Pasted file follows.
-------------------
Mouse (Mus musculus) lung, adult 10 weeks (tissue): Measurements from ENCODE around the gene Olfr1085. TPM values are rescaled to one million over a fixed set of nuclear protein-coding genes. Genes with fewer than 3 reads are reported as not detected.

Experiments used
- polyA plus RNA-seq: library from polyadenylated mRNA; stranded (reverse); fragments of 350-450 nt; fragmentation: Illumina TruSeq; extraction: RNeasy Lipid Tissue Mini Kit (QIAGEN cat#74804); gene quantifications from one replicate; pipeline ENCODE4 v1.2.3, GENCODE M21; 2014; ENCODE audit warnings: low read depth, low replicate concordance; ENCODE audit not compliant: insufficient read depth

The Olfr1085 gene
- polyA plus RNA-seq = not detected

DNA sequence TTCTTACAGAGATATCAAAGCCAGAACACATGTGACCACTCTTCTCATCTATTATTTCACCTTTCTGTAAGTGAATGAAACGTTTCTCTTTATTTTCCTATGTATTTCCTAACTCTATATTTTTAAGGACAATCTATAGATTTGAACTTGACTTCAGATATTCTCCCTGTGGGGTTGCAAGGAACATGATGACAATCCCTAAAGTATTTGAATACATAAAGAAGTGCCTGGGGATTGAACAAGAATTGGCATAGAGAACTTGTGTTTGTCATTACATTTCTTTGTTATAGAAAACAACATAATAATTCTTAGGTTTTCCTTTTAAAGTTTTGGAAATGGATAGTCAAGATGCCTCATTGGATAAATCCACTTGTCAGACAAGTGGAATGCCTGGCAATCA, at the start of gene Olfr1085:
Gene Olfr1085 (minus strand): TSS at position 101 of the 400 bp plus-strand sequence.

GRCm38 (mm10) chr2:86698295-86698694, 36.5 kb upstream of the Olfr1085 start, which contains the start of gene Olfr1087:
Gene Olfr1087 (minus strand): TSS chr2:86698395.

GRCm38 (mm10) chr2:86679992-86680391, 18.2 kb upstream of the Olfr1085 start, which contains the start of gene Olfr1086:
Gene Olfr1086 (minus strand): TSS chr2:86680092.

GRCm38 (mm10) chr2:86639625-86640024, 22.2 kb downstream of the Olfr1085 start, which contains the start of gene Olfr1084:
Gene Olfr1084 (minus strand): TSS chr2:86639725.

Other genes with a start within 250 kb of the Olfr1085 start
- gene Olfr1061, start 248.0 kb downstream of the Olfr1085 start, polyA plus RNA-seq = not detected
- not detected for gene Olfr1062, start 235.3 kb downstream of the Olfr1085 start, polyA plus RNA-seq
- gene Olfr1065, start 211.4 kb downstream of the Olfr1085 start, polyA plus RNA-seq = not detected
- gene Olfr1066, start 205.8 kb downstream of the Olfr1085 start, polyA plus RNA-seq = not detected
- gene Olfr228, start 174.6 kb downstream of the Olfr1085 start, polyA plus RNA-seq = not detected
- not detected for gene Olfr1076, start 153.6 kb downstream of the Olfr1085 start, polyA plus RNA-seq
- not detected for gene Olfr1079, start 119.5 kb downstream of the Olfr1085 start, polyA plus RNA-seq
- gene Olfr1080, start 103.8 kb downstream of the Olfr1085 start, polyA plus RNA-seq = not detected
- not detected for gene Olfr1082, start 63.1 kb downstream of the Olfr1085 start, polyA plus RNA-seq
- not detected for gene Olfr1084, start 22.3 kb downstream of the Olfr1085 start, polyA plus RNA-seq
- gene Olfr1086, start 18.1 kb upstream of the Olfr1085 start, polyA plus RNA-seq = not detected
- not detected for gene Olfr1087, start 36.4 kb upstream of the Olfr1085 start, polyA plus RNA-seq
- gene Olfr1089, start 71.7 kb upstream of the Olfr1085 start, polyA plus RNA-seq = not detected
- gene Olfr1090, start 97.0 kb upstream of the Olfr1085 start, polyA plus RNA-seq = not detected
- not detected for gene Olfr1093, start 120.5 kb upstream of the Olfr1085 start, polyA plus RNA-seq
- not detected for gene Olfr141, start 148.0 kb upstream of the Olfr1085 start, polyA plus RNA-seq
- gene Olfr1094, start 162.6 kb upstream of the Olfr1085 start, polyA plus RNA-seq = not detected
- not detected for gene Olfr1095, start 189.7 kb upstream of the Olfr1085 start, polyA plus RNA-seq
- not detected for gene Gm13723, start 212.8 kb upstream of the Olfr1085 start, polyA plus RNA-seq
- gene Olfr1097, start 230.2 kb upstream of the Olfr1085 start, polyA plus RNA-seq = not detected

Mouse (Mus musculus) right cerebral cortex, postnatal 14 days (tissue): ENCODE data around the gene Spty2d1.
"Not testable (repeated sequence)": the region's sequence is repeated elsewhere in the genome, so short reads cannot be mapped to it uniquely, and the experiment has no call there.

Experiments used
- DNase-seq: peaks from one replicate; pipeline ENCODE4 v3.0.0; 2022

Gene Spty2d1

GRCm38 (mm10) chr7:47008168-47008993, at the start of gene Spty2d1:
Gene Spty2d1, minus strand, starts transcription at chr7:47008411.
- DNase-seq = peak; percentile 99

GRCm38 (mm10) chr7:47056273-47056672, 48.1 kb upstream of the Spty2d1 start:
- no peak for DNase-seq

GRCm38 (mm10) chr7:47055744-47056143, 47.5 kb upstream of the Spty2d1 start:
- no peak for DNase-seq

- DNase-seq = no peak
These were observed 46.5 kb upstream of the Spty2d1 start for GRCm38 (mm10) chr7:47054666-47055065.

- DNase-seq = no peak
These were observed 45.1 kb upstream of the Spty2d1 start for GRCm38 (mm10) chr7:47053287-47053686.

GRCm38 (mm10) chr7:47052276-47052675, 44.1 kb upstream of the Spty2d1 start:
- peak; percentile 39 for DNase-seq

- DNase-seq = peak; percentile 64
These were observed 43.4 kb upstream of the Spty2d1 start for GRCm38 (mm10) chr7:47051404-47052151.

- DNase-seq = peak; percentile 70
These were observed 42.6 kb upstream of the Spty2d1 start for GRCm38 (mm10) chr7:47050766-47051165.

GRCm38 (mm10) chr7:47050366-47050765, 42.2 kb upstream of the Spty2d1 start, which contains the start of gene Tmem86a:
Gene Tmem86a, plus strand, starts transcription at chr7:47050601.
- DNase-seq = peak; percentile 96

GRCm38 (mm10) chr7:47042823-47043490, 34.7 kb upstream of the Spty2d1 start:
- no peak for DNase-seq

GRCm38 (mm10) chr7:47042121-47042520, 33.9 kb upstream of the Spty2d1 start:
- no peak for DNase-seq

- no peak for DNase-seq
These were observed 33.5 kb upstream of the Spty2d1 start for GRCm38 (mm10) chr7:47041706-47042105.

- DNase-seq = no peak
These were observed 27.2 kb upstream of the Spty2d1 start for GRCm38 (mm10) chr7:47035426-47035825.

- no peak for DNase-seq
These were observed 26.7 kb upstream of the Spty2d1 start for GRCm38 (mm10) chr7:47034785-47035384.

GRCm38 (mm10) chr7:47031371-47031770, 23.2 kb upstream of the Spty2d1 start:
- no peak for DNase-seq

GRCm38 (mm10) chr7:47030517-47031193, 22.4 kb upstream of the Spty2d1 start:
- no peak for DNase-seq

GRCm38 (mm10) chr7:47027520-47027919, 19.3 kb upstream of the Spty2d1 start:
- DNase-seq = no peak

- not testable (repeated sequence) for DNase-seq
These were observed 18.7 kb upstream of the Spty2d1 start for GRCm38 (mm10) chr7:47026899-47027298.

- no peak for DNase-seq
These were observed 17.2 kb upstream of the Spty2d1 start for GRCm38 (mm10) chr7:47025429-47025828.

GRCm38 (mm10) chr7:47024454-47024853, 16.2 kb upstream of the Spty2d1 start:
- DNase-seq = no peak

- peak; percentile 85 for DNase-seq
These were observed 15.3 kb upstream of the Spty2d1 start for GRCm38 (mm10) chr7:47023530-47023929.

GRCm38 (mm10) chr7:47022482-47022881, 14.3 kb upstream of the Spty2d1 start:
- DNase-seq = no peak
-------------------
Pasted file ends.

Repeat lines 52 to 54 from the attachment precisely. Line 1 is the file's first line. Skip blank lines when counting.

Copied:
- peak; percentile 39 for DNase-seq

- DNase-seq = peak; percentile 64
These were observed 43.4 kb upstream of the Spty2d1 start for GRCm38 (mm10) chr7:47051404-47052151.